3. Have you noticed any interesting behaviour changes in your audiences over the last 2 to 3 years?

Well, one thing that has happened very recently is the growing cultural understanding of AI that was not there even a year ago. It's useful for us because now, with ChatGPT capturing people's imagination in the way that it has, a lot more people understand how a neural network works - that yes, it’s AI, but it’s also a machine that humans built, an aggregation of human content that's being presented in an efficient way that humans probably couldn't do. I think that's a big change. What it shows is that this is a topic that has really captured people's imagination, and that's an opportunity for a publisher like Quanta. Of course, we’ve covered artificial intelligence for many years, but now we have another way to make that coverage immediately familiar to audiences.

So now anytime that a story comes out and it mentions a large language model, I will make sure to use a reference to ChatGPT - it's a phrase and a word that will grab people out of their feed. Of course, we've all seen people who are spamming LinkedIn and Twitter with “Here are five ways to use ChatGPT to blah, blah, blah”. We don’t do that, of course. But if a Quanta story is broadly about a type of AI, so a large language model like ChatGPT, I would say “large language models like ChatGPT” or “the model of machine learning that ChatGPT is built on” -  I would make sure to use that language even if that language were not in the story because it's a great entry point for a layperson who might not be following every computer science story closely.

4. What’s the one thing you would really like to know about your audience that you don’t know?

I always want to know when and how we fit into someone's media diet. Of course, that's different for everybody. So it's another one of these cases where you can't answer that for the whole audience. But the more interviews, the more qualitative conversations you have with an audience, you start building an understanding of the kinds of situations that people might be in.

In 2020, I did a survey with 6,000 respondents and then had a bunch of interviews with real people who read Quanta, across all ages and backgrounds. One of those conversations was with a grad student in Italy. He specifically reads Quanta on Saturday mornings when he's eating breakfast. It's a breakfast thing for him, he will go to our Instagram account specifically to find stuff to read while he eats breakfast on Saturday. Understanding that moment for him is really informative for me, thinking about the attention that we demand of people, that we expect of our audience. It’s nice for him to do this during a quiet moment on a weekend.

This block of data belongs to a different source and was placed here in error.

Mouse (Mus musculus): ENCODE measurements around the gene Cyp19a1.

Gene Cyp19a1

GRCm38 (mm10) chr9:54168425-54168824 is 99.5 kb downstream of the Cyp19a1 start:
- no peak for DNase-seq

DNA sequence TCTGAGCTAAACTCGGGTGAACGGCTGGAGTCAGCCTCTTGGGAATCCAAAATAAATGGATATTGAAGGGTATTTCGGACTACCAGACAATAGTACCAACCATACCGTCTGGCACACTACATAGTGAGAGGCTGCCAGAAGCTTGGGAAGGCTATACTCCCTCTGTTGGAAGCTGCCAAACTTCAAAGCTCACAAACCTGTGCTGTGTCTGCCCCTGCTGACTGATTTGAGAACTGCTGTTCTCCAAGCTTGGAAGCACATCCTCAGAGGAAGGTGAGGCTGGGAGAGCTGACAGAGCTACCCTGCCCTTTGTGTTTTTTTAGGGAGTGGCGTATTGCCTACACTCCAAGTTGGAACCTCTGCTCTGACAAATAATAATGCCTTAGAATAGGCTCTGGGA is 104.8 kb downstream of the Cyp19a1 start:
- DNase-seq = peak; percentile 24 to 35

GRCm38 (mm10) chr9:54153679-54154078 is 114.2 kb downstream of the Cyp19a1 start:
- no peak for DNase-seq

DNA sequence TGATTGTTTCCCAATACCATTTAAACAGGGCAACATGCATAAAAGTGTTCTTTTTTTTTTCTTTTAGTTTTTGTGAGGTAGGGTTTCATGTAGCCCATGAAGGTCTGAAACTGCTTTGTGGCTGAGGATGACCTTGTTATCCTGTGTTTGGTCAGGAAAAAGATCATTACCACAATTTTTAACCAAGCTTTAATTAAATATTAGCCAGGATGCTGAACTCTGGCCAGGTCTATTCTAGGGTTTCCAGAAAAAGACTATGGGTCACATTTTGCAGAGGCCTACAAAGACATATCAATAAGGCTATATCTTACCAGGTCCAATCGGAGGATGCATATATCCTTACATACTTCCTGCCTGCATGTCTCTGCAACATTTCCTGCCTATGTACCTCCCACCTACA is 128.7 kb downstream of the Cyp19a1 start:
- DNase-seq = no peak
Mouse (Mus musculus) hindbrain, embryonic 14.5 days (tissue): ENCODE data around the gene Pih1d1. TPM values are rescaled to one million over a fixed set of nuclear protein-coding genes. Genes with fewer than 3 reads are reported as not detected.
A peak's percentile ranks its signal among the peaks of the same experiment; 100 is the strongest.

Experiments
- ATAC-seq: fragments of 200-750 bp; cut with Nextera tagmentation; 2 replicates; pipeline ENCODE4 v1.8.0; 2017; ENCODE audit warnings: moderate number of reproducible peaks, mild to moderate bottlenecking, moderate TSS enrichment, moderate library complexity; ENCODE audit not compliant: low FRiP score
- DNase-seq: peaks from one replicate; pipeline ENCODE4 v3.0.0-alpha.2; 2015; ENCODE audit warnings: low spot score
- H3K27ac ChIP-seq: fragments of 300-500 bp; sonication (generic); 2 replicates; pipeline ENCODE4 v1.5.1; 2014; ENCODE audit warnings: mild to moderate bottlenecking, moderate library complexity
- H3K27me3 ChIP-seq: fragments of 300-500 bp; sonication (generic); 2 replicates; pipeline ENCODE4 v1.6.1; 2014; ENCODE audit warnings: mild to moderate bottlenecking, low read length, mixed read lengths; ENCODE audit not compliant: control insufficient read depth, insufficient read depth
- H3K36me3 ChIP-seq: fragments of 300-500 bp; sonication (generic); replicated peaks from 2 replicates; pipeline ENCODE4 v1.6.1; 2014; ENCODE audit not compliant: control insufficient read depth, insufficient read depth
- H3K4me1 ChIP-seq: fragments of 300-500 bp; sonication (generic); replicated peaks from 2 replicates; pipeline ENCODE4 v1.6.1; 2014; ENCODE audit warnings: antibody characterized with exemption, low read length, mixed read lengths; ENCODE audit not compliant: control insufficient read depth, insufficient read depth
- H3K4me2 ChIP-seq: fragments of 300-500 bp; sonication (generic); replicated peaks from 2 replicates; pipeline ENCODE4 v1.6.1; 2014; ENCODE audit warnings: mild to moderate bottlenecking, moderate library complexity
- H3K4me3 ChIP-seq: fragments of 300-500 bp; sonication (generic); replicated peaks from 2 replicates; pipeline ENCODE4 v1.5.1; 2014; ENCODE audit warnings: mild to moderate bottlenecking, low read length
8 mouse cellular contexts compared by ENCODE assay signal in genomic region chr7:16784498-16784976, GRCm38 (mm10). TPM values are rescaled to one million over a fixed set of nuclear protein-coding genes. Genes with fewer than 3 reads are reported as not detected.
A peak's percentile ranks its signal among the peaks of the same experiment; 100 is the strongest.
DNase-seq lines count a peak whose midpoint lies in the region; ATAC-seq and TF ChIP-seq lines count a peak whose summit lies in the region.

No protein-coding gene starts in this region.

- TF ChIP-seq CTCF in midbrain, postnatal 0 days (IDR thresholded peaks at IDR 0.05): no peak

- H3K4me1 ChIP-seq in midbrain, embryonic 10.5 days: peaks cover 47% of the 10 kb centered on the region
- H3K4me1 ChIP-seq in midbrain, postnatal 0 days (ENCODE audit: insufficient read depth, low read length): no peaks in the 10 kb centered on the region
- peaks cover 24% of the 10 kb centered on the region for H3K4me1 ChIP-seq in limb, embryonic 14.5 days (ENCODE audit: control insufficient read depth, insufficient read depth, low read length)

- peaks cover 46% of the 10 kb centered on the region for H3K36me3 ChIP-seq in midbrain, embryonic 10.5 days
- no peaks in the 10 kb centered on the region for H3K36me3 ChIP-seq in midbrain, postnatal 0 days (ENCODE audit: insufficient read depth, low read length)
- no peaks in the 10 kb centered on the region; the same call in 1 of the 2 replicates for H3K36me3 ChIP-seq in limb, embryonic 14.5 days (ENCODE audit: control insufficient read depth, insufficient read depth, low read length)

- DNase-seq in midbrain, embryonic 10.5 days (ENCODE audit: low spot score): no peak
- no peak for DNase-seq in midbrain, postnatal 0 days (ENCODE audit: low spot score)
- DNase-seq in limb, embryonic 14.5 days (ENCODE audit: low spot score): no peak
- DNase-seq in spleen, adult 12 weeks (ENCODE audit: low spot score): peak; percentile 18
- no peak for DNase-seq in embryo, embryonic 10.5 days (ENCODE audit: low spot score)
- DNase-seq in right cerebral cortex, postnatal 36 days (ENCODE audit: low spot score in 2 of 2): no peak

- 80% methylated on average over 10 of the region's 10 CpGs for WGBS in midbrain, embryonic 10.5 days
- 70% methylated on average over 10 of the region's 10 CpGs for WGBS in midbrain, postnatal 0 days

So I would like to know that for everyone I meet who reads Quanta! But I also want to know - do people even like social media anymore? I wonder that all the time. I think many of us have felt an ick. So I'm just wondering what is the best use of our time as a publisher to be effective with different platforms? What are the platforms that people are going to like using the most in the future?

5. Is there a project that you’re really jealous of, that you wished you’d done at Quanta?

I'll use this question to be a fan about something, and I'm hoping we can emulate some of what I'm going to talk about at Quanta. I have been really, really impressed by a publication called Puck that started in the last year or two. They cover Hollywood, finance, tech and politics. It's a subscription model and it is not cheap, it's quite expensive. I don't subscribe yet, but they've done this great thing of creating these podcasts that go into each of their reporting verticals, and the reporters are just terrific and so knowledgeable.

They also have this newsletter that gives you a little taste of what might be in each of those podcasts. Of course, all of this is connected to the really well-written journalism that is behind the paywall. I found that confluence of the newsletter and the podcast and the paywall content to be a really smart blend of media. I've been listening to their podcast The Powers That Be for probably six months, and it's now one of my favourites, I listen to it almost every day. I’m probably going to pay for this soon, but for now, I'm just really enjoying following them that way.

I would like for us at Quanta to evolve some of our posts, some of our newsletters, to have a similar less promotional, more editorial blend of our different channels. We're working on a new newsletter and one that will be quite different from what we already have. I think it's just a very exciting space, which is hilarious because newsletters have been around forever - there's nothing new about them!

Thank you so much, Matt! We’ve loved hearing your insights about the Quanta audience.

But what about you? We’d love to know more about our audience. Tell us what you think of this format and how this newsletter fits into your media diet?

If you liked this, have a look at our other newsletters , which breaks down successful content formats, and the , a beautifully curated set of links on creativity.

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That’s it for this week. See you next week!